Stream: t-compiler

Topic: tricks for faster compiler compilation times


Santiago Pastorino (Jan 22 2019 at 16:26, on Zulip):

I wanted to know some trick to make compilation times faster when working on the compiler and what's the explanation for each of those

Santiago Pastorino (Jan 22 2019 at 16:26, on Zulip):

maybe we should document those? I've asked @nikomatsakis several times and keep forgeting

Santiago Pastorino (Jan 22 2019 at 16:26, on Zulip):

so my usual compilation command is ...

Santiago Pastorino (Jan 22 2019 at 16:26, on Zulip):

./x.py build -i --stage 1 src/libstd

Santiago Pastorino (Jan 22 2019 at 16:27, on Zulip):

then there's a little trick which is

Santiago Pastorino (Jan 22 2019 at 16:27, on Zulip):

./x.py build -i --stage 1 --keep-stage 1 src/libstd

nagisa (Jan 22 2019 at 16:27, on Zulip):

/me uses a widely known trick of a-lot-of-cores.

Santiago Pastorino (Jan 22 2019 at 16:27, on Zulip):

:D

Santiago Pastorino (Jan 22 2019 at 16:28, on Zulip):

I've seen Niko use ./x.py check but in cases where compilation fails it's telling me that everything is ok

Santiago Pastorino (Jan 22 2019 at 16:28, on Zulip):

can someone explain those two commands and what check exactly does?

Santiago Pastorino (Jan 22 2019 at 16:28, on Zulip):

I guess I can take the compromise to push something to rustc guides in exchange ;)

nagisa (Jan 22 2019 at 16:29, on Zulip):

well --stage 1 relates to bootstrapping. Since to fully bootstrap a compiler you need to compile it twice over, there’s a lot of unnecessary time spent compiling a kind-of unnecessary compiler as far as local development goes.

Wesley Wiser (Jan 22 2019 at 16:29, on Zulip):

check is the equivalent of cargo check. It just type checks your code but doesn't actually build anything

nagisa (Jan 22 2019 at 16:29, on Zulip):

so --stage=1 makes it compile only once.

davidtwco (Jan 22 2019 at 16:29, on Zulip):

As I understand it, check doesn't run codegen, just type check and borrow check. I'm not sure if #52565 has been fixed though - stopping me from using check.

davidtwco (Jan 22 2019 at 16:30, on Zulip):

I also use @nagisa's lots of cores technique though.

Santiago Pastorino (Jan 22 2019 at 16:30, on Zulip):

well --stage 1 relates to bootstrapping. Since to fully bootstrap a compiler you need to compile it twice over, there’s a lot of unnecessary time spent compiling a kind-of unnecessary compiler as far as local development goes.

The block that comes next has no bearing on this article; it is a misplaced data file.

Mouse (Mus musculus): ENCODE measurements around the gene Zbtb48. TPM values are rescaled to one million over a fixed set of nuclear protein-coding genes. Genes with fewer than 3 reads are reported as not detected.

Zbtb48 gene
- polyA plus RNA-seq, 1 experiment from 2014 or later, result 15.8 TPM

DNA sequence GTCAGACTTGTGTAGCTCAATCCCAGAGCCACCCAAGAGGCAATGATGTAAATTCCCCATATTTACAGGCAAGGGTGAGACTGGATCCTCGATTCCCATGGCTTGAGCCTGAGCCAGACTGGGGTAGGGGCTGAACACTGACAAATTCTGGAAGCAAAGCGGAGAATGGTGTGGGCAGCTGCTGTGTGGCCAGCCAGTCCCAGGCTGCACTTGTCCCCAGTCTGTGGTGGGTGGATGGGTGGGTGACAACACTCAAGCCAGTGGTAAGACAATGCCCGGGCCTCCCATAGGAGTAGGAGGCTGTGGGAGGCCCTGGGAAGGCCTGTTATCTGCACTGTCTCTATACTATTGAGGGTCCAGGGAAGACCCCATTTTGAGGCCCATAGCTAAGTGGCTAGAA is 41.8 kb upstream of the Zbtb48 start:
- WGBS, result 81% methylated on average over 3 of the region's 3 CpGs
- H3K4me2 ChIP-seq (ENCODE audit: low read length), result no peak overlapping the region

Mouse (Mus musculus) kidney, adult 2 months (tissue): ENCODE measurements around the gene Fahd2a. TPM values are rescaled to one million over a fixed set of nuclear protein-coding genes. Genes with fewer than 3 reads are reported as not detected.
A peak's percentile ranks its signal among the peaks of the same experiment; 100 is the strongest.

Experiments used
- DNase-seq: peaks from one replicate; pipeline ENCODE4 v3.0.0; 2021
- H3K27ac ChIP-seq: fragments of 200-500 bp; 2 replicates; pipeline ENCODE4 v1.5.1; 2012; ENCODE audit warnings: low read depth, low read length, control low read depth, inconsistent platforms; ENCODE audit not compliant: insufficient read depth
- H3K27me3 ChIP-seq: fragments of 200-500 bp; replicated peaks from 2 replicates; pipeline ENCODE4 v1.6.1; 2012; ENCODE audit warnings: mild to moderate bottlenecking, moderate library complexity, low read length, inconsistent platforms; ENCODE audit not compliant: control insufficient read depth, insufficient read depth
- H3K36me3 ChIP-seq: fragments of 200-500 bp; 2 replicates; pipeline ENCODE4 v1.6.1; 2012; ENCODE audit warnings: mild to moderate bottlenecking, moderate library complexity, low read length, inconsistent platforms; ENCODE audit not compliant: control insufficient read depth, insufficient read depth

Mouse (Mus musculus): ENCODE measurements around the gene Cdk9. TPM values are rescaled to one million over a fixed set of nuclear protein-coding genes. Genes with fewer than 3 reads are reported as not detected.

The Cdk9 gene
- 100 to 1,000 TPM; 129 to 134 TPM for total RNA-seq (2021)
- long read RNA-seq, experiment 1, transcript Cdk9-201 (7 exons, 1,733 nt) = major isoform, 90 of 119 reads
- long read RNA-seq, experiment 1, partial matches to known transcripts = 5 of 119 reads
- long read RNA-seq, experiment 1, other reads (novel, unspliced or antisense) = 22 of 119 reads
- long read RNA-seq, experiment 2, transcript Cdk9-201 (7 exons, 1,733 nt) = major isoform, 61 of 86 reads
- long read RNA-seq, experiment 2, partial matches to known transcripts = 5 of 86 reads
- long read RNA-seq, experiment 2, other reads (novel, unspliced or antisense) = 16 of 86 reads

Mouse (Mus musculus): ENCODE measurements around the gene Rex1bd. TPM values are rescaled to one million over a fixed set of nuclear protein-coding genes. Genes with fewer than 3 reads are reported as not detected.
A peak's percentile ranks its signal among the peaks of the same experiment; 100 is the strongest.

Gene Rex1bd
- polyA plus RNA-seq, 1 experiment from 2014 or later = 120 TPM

yeah, that's the part I know :)

nagisa (Jan 22 2019 at 16:30, on Zulip):

--keep-stage=1 meanwhile avoids invalidating/rebuilding some artifacts that would otherwise be invalidated and rebuilt unnecessarily.

nagisa (Jan 22 2019 at 16:30, on Zulip):

(again, for local development purposes)

Santiago Pastorino (Jan 22 2019 at 16:30, on Zulip):

check is the equivalent of cargo check. It just type checks your code but doesn't actually build anything

for some reason build fails and check pass so my guess is that's not exactly true? in a couple of tries I did

Wesley Wiser (Jan 22 2019 at 16:31, on Zulip):

check is the equivalent of cargo check. It just type checks your code but doesn't actually build anything

for some reason build fails and check pass so my guess is that's not exactly true?

That generally shouldn't happen. What is the build failing with?

nagisa (Jan 22 2019 at 16:31, on Zulip):

-i enables incremental compilation. and src/libstd makes libstd the build target. Normally (with src/libstd being absent) there’s more stuff to be built afterwards, but not that much.

Santiago Pastorino (Jan 22 2019 at 16:32, on Zulip):

check is the equivalent of cargo check. It just type checks your code but doesn't actually build anything

for some reason build fails and check pass so my guess is that's not exactly true?

That generally shouldn't happen. What is the build failing with?

ahh maybe is because of what @davidtwco have said https://github.com/rust-lang/rust/issues/52565

Wesley Wiser (Jan 22 2019 at 16:32, on Zulip):

--keep-stage=1 meanwhile avoids invalidating/rebuilding some artifacts that would otherwise be invalidated and rebuilt unnecessarily.

What confuses me is the combination of --stage 1 and --keep-stage=1. That reads to me like nothing would be compiled.

Wesley Wiser (Jan 22 2019 at 16:32, on Zulip):

Oh, I think cargo has the same issue.

davidtwco (Jan 22 2019 at 16:32, on Zulip):

#52565 wouldn't make a x.py build fail where an x.py check didn't, I don't think.

Wesley Wiser (Jan 22 2019 at 16:33, on Zulip):

Generally, I do ./x.py check until it all compiles and I'm ready to test it and then I do ./x.py build --stage 1

Santiago Pastorino (Jan 22 2019 at 16:33, on Zulip):

--keep-stage=1 meanwhile avoids invalidating/rebuilding some artifacts that would otherwise be invalidated and rebuilt unnecessarily.

What confuses me is the combination of --stage 1 and --keep-stage=1. That reads to me like nothing would be compiled.

yeah, I remember seeing @nikomatsakis and @Alex Crichton discussing about this and believe me that makes sense, it's just that doesn't read nicely :)